Meyerbeer’s Dinorah in Görlitz

Meyerbeer’s Dinorah is a rarity even among his largely neglected works but the reluctance of opera houses to mount a revival is not difficult to explain. It is an odd mixture of Dark Ages mystery, fairy tale, and romantic madness with just a touch of Christian redemption. The excesses of nature, a storm destroying the village and the heroine’s parents when she is about to be married, induce her insanity and the bridegroom, with the help of sinister forces, to seek out a long-lost treasure. Before he attains it, however, he is able to save her life when she is struck by another shaft of lightning and falls into a river. So, apparently drawing the piece to a happy ending, the nuptials are resumed. No; not an easy narrative to make sense of or to present convincingly on the stage.

It was therefore courageous of the Theater Görlitz to present the work. The second version of the score, with added recitatives and prepared for the performances at Covent Garden in 1859, was used but not with the Italian libretto  there adopted, nor the original French, but rather in the German translation written by Johann Christoph Grünbaum. This, with its naivety and rhyming couplets, did not encourage one to take the drama very seriously.

The music, while an eclectic combination of opulent romanticism, coloratura showpieces, eerie harmonies and motives in the style of Der Freischütz and Mozartian patter, is never less than interesting. The long overture, more of a symphony than a prelude, most effectively introduces the competing forces of nature, the spirits and humans, and in Act Two there is a show-stopping scena when Dinorah interacts with her shadow. The conductor Ewa Strusinska endowed the score with lots of forward thrust, while not ignoring the pathos and melancholy of some episodes, and there was an exceptional performance of the title role by Jenifer Lary. Her creamy soprano filled out the exultant lyrical passages and her coloratura trills and high notes were spot on. She also managed convincingly to portray her insanity by avoiding exaggeration and presenting her perceptions as if in a dream. Ji-Su Park was disappointing as her lover Hoël. His baritone tended to thicken when under pressure and there were occasional uncertainties of pitch. Neither he nor Corentin, his sidekick, a Papageno-like character who not very bravely has to deal with the world of the spirits, seemed dramatically comfortable with the vagaries of the plot, though in the latter role Thembi Nkosi displayed a beautifully honed tenor voice.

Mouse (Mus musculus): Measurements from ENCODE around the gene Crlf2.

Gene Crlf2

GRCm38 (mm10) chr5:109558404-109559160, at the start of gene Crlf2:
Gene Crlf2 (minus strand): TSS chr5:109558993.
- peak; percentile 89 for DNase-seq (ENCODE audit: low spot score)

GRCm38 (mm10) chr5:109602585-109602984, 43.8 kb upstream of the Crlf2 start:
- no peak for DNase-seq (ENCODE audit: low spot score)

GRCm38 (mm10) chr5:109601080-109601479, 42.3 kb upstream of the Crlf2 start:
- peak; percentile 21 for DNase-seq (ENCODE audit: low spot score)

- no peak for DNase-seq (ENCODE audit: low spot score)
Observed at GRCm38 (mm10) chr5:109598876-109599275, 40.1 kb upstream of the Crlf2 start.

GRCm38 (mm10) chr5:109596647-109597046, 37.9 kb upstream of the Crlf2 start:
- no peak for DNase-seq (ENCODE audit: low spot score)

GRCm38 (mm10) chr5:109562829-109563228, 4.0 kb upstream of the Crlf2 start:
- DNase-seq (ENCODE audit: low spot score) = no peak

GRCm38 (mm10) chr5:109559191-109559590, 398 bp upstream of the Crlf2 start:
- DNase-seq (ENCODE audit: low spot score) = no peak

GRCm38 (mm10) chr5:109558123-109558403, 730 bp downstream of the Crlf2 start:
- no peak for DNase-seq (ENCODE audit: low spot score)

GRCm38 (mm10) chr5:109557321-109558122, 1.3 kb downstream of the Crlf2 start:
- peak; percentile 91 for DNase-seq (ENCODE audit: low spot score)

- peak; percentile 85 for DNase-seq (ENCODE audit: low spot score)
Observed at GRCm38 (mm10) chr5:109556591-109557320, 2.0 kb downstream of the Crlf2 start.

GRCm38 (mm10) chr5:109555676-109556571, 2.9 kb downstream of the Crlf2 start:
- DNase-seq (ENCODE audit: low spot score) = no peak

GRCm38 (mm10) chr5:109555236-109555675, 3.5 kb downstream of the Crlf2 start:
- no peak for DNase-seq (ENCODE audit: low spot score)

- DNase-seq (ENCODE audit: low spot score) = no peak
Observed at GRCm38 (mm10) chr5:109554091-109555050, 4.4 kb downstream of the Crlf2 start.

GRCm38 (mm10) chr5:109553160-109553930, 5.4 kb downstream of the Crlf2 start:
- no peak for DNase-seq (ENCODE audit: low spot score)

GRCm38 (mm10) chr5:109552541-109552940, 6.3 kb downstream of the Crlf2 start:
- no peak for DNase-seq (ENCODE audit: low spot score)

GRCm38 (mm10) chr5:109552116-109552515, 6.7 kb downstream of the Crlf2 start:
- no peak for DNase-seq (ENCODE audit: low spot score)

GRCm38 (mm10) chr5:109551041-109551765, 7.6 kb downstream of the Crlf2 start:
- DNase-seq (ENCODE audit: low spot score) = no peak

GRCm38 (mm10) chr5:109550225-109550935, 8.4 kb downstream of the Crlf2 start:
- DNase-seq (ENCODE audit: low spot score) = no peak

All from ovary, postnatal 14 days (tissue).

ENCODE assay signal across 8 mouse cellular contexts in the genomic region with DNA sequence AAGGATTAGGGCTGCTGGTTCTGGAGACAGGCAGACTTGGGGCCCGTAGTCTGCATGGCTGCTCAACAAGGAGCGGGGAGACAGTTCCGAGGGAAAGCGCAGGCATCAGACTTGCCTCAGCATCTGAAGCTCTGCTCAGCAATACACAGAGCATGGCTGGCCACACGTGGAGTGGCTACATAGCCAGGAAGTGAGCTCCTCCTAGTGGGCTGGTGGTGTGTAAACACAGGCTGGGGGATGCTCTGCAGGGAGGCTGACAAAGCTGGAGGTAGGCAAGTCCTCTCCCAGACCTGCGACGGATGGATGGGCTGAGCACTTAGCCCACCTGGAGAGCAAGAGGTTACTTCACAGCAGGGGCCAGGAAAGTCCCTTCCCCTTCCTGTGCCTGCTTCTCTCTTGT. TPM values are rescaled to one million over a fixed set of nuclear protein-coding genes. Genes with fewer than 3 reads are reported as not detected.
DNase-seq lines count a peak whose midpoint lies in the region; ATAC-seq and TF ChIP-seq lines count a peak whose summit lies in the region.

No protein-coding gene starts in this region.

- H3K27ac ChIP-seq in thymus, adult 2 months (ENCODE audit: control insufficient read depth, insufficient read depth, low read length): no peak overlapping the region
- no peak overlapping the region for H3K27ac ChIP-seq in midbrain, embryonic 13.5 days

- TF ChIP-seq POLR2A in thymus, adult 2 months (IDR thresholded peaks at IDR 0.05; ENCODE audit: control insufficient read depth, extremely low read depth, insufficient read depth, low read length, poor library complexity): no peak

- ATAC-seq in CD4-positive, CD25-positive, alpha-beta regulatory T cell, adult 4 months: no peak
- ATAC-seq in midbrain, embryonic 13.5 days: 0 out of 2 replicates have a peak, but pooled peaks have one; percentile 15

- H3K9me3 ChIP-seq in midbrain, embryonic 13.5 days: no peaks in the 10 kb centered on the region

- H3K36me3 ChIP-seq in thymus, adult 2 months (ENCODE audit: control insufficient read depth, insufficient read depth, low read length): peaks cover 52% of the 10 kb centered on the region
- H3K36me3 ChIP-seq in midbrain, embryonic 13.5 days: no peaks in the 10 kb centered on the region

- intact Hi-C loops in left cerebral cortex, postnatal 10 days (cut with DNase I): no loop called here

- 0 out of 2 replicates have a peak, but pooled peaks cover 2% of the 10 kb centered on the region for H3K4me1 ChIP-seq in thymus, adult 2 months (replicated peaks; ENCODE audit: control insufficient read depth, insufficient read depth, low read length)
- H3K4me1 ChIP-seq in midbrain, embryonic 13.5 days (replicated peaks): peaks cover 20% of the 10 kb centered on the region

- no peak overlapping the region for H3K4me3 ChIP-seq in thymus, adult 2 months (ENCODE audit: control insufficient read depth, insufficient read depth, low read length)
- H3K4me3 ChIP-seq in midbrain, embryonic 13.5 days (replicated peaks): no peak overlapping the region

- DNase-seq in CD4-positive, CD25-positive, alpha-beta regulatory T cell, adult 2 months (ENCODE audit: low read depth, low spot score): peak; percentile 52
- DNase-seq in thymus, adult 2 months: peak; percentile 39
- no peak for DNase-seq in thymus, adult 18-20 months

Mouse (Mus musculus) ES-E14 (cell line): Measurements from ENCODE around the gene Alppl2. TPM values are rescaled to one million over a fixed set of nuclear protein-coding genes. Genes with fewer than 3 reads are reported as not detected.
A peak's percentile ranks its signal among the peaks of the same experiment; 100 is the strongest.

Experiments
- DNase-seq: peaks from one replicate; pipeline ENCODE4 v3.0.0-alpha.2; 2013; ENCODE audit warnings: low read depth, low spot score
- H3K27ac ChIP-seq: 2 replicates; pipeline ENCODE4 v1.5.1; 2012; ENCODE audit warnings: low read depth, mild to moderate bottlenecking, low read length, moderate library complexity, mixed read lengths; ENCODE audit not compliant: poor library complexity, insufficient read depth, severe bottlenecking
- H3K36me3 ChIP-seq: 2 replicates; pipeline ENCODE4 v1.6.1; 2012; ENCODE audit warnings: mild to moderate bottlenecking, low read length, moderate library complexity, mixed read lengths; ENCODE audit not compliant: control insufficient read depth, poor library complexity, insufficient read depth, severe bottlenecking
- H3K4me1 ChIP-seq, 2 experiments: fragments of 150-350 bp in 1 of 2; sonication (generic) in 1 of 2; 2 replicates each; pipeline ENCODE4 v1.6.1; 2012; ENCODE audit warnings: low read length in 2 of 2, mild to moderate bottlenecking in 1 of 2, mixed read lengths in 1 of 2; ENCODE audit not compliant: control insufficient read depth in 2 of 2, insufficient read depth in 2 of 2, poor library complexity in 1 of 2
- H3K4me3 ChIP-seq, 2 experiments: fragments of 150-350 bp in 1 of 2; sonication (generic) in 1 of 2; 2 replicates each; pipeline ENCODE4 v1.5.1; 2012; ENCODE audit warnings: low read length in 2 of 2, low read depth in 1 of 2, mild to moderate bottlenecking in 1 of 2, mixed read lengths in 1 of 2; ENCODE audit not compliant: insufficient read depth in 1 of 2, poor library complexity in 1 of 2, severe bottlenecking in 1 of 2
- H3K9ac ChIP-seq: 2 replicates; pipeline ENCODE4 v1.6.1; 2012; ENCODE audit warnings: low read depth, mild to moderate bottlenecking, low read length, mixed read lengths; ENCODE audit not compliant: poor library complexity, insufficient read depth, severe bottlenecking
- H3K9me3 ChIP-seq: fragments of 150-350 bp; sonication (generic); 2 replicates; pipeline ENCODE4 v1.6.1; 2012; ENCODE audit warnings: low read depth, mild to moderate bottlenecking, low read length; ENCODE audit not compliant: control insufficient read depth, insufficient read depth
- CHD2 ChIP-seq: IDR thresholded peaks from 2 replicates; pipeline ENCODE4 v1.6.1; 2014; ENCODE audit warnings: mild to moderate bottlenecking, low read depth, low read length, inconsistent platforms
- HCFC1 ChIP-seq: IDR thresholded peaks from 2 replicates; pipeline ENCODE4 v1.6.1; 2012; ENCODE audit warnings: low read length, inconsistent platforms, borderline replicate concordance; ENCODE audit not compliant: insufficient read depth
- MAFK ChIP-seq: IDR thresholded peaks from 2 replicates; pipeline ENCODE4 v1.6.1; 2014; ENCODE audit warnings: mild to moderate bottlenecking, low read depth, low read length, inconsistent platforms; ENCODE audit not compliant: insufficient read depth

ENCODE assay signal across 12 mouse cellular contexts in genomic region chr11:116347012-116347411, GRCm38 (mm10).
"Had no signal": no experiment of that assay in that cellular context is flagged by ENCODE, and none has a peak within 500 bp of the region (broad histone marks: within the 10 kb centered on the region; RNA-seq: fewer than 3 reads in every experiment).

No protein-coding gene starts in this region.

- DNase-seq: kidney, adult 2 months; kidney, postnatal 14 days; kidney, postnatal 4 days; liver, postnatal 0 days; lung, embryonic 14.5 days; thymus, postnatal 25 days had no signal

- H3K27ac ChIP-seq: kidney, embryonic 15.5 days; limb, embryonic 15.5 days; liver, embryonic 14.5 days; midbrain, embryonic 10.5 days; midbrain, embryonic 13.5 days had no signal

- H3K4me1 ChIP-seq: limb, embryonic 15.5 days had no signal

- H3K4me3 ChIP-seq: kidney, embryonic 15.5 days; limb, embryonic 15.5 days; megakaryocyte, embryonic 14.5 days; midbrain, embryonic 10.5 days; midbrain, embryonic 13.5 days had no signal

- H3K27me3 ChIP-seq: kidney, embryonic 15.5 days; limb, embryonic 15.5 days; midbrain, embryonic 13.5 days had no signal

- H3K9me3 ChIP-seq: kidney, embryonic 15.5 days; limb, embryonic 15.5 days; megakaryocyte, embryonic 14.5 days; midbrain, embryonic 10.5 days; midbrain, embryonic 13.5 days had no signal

The dramatic insecurity of the two male principals was symptomatic of the shortcomings of Geertje Boeden’s production. Having astutely decided to present the external world of nature and the mythical spirits through an animated video projected onto a backcloth (designer Aron Kitzig) she was not able successfully to integrate that dimension with human action on front stage. The single set, designed by Olga von Wahl and Carl-Christian Andresen, did not help. A rugged mountainside up and down which the protagonists clambered unsteadily was too dominant, making all movement constricted and therefore awkward.

Perhaps the most important weakness in the production was its failure to communicate a coherent idea of what the piece is about and how, for example, the lengthy subplot relating to the treasure relates to the rest of the action.  One emerged from this performance in Görlitz, grateful for having been given the opportunity of experiencing a notable operatic rarity, given with energy and commitment by singers some of whom excelled, but with a sense that a confident and imaginative staging could have rendered the experience more satisfying.